Let go: How to stop past issues from holding you back

Holding on to negative emotions can get in the way of your happiness. Here, experts explain why it’s important to let go, and how.

Deep into Melbourne’s second lockdown, founder of The Resilience Project Hugh van Cuylenburg was offering advice during a chat on live radio, when presenter Dave Hughes asked if he was OK.

“No I’m not. I’m totally and utterly broken,” Hugh replied, surprising even himself.

With countless people turning to the resilience expert for advice on how to cope with the pandemic, Hugh suddenly realised he was really struggling.

Why we hold on to emotions

A few weeks later, Hugh started seeing a psychologist and began to realise he was struggling to let go of problems that had plagued him long before Covid-19 hit.

Holding on to past emotions is common, according to psychologist Associate Professor Vikki Knott.

“We tend to get especially hooked on those thoughts and memories where maybe we did something that we regretted, or we behaved in a way that wasn’t consistent with who we like to think we are,” Assoc Prof Knott says.

The problem is, if we get too stuck on those thoughts, we start to ruminate on them and they can start to feel much bigger, she says.

Common emotions that weigh us down

Through his own experiences, detailed in his new book, Let Go, Hugh began to identify the issues holding him back: feelings of shame, expectation, perfection, control, fear of failure, ego and addiction to social media.

He realised what he was going through wasn’t unique.

“The longer the lockdowns went, the more Covid strangled the human spirit, I just kind of felt the things I was struggling (to let go of) were universal,” Hugh says.

Hugh hopes his candid storytelling in Let Go will encourage others to explore their own problems that might be contributing to unhelpful thoughts and unhappiness.

Hugh van Cuylenberg

Why being vulnerable is the key to letting go

Vulnerability, which Hugh describes as a superpower, is in his view the key to genuinely confronting our emotional snags.

“Before you can let go of shame, expectation, control, perfection, ego, fear of failure, or whatever it is that’s holding you back, you have to let down your guard,” he writes in Let Go.

“You have to be prepared to be vulnerable.

“From a psychological point of view, vulnerability is simply the ability to take an emotional risk.”

Leading international researcher and author Professor Brene Brown says emotional vulnerability should be celebrated as a strength and seen as a trait of courage, rather than weakness.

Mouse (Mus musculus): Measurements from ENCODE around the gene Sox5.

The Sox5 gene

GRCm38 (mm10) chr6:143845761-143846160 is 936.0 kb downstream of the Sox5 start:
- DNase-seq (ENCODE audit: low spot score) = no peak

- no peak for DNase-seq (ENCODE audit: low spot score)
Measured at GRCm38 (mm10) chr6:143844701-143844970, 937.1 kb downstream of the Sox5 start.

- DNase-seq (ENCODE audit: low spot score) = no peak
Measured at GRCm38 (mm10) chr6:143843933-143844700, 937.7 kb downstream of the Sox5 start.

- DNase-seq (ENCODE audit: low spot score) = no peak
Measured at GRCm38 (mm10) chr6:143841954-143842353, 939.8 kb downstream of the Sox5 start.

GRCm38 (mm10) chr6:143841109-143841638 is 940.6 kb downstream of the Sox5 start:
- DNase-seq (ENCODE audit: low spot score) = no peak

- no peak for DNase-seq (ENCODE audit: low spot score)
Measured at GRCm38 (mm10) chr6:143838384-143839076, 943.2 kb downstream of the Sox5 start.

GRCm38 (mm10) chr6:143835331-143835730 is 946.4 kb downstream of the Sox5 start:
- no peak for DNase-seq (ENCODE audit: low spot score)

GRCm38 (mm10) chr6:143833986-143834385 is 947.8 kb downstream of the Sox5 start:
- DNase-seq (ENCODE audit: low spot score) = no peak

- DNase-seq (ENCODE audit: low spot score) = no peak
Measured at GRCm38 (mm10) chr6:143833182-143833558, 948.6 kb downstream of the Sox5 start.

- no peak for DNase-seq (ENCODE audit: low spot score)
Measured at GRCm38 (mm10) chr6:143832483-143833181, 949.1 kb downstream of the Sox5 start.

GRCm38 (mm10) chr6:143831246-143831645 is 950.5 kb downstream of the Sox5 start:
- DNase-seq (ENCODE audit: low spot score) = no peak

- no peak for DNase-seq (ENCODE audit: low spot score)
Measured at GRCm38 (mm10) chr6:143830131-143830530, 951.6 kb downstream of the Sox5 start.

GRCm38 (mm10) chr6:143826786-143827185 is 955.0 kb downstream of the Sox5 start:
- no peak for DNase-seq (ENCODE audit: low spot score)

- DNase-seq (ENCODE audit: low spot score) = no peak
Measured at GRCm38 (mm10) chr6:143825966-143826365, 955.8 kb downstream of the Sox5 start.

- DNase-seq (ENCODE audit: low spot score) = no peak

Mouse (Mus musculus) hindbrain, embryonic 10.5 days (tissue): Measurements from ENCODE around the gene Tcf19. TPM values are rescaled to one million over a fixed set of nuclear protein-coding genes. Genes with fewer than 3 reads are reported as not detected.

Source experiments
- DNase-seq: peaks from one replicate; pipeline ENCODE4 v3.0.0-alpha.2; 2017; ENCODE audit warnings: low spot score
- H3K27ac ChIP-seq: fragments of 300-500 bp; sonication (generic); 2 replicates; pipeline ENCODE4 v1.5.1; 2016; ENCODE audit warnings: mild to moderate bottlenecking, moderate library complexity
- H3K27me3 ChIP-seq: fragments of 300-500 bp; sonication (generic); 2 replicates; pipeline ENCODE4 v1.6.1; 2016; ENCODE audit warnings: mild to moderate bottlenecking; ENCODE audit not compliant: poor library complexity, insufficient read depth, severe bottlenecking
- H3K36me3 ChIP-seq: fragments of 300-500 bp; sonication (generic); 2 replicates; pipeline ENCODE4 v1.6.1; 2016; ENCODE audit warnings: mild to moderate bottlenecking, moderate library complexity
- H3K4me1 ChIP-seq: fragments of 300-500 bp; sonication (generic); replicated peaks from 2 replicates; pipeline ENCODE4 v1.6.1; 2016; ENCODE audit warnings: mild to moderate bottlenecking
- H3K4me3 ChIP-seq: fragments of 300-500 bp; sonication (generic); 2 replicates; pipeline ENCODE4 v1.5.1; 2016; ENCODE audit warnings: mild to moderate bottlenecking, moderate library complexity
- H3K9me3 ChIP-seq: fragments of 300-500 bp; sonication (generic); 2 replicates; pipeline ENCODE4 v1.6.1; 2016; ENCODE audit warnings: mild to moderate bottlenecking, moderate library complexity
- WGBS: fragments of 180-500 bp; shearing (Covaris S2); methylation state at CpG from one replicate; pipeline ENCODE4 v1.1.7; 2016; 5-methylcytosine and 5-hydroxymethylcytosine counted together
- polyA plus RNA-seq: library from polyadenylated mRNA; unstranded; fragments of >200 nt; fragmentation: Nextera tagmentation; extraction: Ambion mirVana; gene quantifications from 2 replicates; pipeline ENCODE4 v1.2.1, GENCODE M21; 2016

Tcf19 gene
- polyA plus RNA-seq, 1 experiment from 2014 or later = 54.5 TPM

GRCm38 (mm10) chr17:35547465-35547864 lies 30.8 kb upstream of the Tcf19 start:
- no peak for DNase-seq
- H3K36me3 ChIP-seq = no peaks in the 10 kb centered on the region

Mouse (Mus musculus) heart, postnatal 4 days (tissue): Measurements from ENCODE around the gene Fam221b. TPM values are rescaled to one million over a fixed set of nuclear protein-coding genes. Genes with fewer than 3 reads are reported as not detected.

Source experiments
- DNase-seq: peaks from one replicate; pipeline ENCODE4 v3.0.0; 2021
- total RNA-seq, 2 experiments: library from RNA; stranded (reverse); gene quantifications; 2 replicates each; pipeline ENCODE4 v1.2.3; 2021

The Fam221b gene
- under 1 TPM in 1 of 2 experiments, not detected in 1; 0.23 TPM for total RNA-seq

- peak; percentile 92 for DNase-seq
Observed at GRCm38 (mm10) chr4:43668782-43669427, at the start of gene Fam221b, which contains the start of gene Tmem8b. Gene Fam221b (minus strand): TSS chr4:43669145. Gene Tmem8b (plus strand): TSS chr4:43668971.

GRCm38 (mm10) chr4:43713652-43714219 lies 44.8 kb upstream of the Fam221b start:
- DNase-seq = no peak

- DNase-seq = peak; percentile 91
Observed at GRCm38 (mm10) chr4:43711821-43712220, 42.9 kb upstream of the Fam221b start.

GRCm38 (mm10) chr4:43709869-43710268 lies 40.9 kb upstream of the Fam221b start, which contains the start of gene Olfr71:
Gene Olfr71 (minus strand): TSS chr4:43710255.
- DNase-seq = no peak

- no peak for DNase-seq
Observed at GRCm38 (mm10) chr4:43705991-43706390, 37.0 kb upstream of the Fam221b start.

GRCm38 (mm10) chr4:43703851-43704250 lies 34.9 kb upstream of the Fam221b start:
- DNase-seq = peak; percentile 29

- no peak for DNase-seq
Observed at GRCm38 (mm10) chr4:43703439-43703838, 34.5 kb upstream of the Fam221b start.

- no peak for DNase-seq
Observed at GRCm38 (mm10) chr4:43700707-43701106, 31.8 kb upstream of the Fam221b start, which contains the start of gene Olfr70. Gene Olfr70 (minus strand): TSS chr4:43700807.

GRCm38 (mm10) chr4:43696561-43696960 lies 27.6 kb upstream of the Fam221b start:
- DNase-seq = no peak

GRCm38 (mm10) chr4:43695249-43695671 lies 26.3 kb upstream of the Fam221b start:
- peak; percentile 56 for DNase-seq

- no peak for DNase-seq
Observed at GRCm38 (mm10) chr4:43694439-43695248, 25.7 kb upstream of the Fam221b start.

Her book The Power of Vulnerability explains when we allow ourselves to be vulnerable, we find the experiences that bring purpose and meaning to our lives.

How being kind to yourself can help you let go

Regardless of what our issues are, the emotional baggage we have often comes from within.

Hugh urges people to be more compassionate with themselves.

“We’ve got to remember that we’re not perfect – we stuff up all the time.”

He suggests speaking to yourself in the way you would to a friend, to help you let go of your super-high expectations.

Hugh believes we all carry some form of shame – for him it was going AWOL when he was a teenager and his sister was sick.

“It was too much for me. I was 18 and I went to my girlfriend’s house every single day, and I’ve always felt like a bad person for that,” Hugh says.

He says learning to separate his actions from himself as a person and empathising with his 18-year-old self helped him let go of his shame, as well as talking about it with others.

Strategies to let go of our issues

There are a number of approaches to help reshape our attitude to the issues weighing us down.

Assoc Prof Knott suggests a strategy known as “dropping anchor”, created by author Dr Russ Harris as part of his work on acceptance and commitment therapy.

This involves:

  • Acknowledging your thoughts and feelings: Rather than trying to replace negative thoughts with positive ones, just gently focus on whatever thought you’re having.
  • Come back into your body: Move your arms and legs.
  • Engage in what you’re doing: Focus on what you can see, hear, feel, smell and taste.

Assoc Prof Knott says this strategy is handy when battling an emotional storm.

“A bit like when a boat is out to sea and it’s in a storm, the anchor’s going to keep it stable, so this is really a stabilisation technique.”

Hugh believes practising mindfulness is useful for managing any emotion that’s difficult to shift.

“Mindfulness isn’t the skill of going, ‘I’m going to be present for the next hour’.

“That’s not it. It’s the skill of when you notice you’re not present, you bring yourself back,” he says.

Hugh says he doesn’t sit with “legs crossed on a beach making weird noises” but simply walks around the block and listens – to the wind in the trees, the birds and the dog’s footsteps.

Written by Larissa Ham.